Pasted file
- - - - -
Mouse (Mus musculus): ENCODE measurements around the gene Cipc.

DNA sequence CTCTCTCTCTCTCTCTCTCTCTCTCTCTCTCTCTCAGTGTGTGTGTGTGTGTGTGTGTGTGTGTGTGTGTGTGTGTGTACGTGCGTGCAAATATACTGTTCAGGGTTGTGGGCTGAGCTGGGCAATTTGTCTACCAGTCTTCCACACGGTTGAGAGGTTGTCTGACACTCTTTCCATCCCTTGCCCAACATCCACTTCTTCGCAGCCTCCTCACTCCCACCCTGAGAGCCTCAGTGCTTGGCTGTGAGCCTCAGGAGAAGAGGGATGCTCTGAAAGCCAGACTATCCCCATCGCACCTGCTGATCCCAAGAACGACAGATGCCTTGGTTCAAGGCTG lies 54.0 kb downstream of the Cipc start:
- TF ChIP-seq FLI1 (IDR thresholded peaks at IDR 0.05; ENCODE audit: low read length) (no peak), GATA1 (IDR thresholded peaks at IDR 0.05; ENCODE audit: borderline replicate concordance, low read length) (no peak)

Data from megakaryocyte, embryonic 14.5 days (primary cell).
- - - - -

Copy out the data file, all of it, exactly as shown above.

Mouse (Mus musculus): ENCODE measurements around the gene Cipc.

DNA sequence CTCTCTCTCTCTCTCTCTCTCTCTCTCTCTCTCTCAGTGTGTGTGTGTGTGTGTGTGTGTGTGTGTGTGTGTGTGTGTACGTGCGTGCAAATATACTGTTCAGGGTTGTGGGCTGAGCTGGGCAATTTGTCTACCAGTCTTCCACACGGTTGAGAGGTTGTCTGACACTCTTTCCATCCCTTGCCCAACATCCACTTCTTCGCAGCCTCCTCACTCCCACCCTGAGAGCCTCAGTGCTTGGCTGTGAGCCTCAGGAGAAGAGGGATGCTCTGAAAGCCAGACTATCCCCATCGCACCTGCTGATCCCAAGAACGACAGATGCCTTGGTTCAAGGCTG lies 54.0 kb downstream of the Cipc start:
- TF ChIP-seq FLI1 (IDR thresholded peaks at IDR 0.05; ENCODE audit: low read length) (no peak), GATA1 (IDR thresholded peaks at IDR 0.05; ENCODE audit: borderline replicate concordance, low read length) (no peak)

Data from megakaryocyte, embryonic 14.5 days (primary cell).